One of the reasons I’ve always liked Mark Cuban is that he enjoys being rich and has fun with his money. While this may sound strange, I find this sort of attitude to be much more attractive than the alternative: Namely, the kind of whiny rich person who publicly complains about having to look at homeless people.
If you think such cartoonishly entitled rich people don’t exist, then you haven’t read the recent blog post by Commando.io founder Justin Keller in which he literally whines about having to look at homeless people on the streets of San Francisco.
Keller this week penned an “open letter” to San Francisco mayor Ed Lee and police chief Greg Suhr in which he decried all the “homeless and riff-raff” who live in the city and are wrecking his ability to have a good time.
“The wealthy working people have earned their right to live in the city,” he huffed after describing three incidents in which homeless people ruined his weekend. “They went out, got an education, work hard, and earned it. I shouldn’t have to worry about being accosted. I shouldn’t have to see the pain, struggle, and despair of homeless people to and from my way to work every day. I want my parents when they come visit to have a great experience, and enjoy this special place.”
It’s worth noting that a lot of homeless people face problems with mental illness, drug addiction or some combination of the two. If Keller and his fellow “wealthy working people” don’t want to see them on the street, then they could spend some of their money funding mental health and addiction treatment centers that would help get some people back on their feet. Or they could support expanding affordable housing initiatives to make sure people don’t get entirely left behind due to rising rental prices.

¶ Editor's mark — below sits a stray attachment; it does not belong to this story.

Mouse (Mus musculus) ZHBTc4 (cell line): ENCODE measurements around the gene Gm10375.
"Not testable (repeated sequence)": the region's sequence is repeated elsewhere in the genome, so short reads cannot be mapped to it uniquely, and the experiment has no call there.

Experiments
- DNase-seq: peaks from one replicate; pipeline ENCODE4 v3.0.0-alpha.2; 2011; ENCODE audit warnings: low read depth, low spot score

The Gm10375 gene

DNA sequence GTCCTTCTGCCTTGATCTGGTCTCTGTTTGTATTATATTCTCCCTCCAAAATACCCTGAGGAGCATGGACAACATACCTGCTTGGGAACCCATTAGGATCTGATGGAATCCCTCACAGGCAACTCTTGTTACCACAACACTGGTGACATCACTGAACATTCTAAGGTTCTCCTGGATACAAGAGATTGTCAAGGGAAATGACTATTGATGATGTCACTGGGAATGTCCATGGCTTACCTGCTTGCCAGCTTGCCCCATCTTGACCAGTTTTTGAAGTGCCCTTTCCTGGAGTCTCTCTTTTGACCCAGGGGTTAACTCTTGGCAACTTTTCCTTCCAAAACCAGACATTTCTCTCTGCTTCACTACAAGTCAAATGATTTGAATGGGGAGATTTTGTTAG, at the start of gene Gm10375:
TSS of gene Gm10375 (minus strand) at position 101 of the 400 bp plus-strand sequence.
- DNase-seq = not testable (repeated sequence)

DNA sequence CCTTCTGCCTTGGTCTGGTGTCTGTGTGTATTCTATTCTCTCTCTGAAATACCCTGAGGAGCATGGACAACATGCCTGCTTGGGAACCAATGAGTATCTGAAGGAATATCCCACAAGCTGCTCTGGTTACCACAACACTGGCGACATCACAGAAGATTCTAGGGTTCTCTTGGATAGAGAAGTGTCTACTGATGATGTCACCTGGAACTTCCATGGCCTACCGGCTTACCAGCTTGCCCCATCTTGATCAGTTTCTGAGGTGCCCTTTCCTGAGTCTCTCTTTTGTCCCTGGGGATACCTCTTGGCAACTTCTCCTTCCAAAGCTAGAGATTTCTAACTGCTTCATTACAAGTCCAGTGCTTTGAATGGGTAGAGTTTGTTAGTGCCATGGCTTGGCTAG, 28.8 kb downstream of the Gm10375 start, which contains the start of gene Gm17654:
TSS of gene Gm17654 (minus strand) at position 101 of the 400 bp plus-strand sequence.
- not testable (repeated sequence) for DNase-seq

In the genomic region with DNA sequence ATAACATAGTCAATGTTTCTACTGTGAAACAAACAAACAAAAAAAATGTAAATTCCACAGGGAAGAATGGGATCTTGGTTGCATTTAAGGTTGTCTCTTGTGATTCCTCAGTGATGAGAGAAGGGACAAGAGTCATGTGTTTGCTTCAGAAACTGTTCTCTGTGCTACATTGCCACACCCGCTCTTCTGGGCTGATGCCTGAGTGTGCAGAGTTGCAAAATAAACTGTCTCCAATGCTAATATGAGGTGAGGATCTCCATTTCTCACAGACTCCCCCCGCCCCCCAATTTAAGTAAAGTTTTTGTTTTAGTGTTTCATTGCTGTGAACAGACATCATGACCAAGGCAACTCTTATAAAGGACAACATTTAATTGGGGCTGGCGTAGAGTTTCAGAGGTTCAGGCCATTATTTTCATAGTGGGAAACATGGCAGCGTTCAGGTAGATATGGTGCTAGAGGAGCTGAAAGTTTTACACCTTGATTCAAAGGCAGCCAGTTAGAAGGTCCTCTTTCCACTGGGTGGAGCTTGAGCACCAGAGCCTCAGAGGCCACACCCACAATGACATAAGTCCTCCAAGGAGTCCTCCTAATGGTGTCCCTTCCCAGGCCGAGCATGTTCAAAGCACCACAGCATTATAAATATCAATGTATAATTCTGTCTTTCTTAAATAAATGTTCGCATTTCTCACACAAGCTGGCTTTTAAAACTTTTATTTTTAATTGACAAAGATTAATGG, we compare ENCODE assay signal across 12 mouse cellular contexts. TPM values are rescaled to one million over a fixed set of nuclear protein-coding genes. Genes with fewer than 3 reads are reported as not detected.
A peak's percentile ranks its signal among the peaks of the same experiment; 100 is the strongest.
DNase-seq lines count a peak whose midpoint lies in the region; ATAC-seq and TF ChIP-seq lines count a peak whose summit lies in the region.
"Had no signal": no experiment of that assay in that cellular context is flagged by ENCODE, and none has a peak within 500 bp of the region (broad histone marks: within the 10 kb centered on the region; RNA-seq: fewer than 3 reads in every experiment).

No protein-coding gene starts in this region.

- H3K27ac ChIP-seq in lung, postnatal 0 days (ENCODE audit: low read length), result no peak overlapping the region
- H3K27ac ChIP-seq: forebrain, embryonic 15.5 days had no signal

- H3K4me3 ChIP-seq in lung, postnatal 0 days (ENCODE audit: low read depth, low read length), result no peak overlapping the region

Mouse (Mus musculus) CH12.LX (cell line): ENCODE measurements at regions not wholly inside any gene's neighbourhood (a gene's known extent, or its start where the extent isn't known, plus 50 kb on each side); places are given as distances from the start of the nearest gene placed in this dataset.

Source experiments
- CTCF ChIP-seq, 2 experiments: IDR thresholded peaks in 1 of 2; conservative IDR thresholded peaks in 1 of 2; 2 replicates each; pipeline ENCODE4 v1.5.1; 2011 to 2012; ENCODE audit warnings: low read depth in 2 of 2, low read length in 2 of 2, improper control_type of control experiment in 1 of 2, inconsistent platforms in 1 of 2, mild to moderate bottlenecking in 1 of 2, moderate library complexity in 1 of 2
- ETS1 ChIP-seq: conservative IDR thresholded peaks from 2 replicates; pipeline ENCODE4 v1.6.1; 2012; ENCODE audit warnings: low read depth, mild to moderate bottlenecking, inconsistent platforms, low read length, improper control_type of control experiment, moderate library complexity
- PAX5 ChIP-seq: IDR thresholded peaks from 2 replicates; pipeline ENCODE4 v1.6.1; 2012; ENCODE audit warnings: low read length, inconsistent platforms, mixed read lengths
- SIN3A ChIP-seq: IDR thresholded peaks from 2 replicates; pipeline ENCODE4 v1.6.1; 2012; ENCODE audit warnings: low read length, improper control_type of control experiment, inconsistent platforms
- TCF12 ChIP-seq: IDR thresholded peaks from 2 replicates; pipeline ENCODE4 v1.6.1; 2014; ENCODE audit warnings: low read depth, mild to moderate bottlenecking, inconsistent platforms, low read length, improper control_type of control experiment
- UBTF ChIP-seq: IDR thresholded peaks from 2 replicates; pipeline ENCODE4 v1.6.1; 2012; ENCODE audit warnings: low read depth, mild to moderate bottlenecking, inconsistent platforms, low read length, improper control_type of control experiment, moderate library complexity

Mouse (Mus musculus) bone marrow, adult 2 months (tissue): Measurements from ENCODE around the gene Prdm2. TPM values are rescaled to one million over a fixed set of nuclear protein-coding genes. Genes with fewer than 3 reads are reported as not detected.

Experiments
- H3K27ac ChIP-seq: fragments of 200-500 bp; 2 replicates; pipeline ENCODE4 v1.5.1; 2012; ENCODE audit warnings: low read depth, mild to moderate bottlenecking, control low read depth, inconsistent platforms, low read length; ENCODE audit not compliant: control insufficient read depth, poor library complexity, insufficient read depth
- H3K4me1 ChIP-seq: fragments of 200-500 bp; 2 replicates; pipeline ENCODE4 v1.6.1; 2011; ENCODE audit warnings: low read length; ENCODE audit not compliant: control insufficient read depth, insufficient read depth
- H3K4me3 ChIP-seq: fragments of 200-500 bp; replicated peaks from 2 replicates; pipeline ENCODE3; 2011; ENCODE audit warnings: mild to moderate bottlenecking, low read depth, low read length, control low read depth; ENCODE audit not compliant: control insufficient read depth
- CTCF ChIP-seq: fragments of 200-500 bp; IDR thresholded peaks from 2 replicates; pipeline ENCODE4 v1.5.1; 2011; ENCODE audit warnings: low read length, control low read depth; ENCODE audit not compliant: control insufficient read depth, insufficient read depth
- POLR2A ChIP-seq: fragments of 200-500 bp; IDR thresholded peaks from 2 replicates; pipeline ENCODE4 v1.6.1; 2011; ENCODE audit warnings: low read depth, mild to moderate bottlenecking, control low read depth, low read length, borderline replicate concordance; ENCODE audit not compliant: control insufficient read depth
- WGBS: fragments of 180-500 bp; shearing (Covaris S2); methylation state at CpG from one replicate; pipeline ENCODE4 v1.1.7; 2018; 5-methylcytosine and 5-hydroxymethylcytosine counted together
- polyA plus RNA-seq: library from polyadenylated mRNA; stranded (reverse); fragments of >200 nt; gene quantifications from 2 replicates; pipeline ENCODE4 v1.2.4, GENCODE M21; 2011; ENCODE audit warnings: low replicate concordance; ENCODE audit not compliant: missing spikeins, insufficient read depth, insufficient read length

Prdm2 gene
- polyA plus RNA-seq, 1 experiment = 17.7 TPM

Predictably, Keller has been getting raked over the coals all over the Internet. This Medium post from San Francisco resident Edna Miroslava Raia rips into Keller for being a newcomer to the city who doesn’t understand how the tech sector has helped to dramatically raise rents in the Bay Area and has priced a lot of people out of housing.
Let’s be honest, though: If your first reaction to seeing homeless people is to complain about how their misery is affecting you, then it really doesn’t take much to rebut your arguments because you’ve already shown yourself to be a jerk.